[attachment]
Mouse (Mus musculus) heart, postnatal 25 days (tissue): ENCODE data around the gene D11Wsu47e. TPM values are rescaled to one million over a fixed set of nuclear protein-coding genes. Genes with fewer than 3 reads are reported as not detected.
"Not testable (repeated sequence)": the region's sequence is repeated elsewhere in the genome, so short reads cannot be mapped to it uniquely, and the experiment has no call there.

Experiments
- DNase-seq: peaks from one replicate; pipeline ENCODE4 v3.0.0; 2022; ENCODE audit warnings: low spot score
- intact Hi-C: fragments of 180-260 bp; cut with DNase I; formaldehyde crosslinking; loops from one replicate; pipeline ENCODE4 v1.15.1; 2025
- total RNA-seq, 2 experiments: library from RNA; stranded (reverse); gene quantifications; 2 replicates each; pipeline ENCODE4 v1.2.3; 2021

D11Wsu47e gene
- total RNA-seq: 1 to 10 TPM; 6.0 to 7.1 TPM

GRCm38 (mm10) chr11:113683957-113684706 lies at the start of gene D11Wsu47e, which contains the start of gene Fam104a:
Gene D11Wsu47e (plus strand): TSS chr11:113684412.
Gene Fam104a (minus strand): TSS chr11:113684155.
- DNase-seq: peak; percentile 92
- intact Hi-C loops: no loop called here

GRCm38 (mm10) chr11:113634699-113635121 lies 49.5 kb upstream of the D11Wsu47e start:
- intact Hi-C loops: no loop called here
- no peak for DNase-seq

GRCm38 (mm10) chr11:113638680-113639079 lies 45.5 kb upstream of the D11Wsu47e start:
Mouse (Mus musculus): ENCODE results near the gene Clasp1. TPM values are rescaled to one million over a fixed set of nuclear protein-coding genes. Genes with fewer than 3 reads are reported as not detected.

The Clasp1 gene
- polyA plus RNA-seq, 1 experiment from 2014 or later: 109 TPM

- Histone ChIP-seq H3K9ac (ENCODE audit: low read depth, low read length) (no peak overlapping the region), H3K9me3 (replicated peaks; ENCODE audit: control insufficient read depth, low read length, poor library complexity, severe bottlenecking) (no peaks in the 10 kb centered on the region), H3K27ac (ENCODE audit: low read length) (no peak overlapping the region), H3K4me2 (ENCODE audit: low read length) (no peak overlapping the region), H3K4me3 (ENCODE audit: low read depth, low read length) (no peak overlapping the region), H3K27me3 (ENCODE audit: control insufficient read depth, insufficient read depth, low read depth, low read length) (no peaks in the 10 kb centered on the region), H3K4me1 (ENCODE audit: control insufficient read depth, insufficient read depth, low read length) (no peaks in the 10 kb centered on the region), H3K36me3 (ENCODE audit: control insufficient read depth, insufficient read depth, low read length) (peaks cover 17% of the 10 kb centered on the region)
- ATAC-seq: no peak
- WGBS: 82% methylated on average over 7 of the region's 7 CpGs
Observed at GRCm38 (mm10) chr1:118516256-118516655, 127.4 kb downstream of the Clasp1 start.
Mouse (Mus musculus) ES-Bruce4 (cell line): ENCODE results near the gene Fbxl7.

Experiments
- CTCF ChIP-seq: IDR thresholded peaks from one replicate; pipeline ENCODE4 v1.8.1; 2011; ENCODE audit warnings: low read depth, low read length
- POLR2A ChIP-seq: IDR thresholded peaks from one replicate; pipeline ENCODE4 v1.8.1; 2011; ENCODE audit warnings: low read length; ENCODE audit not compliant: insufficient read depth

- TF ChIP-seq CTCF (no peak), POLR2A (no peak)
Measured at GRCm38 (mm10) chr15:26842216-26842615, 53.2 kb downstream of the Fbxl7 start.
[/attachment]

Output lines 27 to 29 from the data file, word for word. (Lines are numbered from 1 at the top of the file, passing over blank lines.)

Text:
- CTCF ChIP-seq: IDR thresholded peaks from one replicate; pipeline ENCODE4 v1.8.1; 2011; ENCODE audit warnings: low read depth, low read length
- POLR2A ChIP-seq: IDR thresholded peaks from one replicate; pipeline ENCODE4 v1.8.1; 2011; ENCODE audit warnings: low read length; ENCODE audit not compliant: insufficient read depth

- TF ChIP-seq CTCF (no peak), POLR2A (no peak)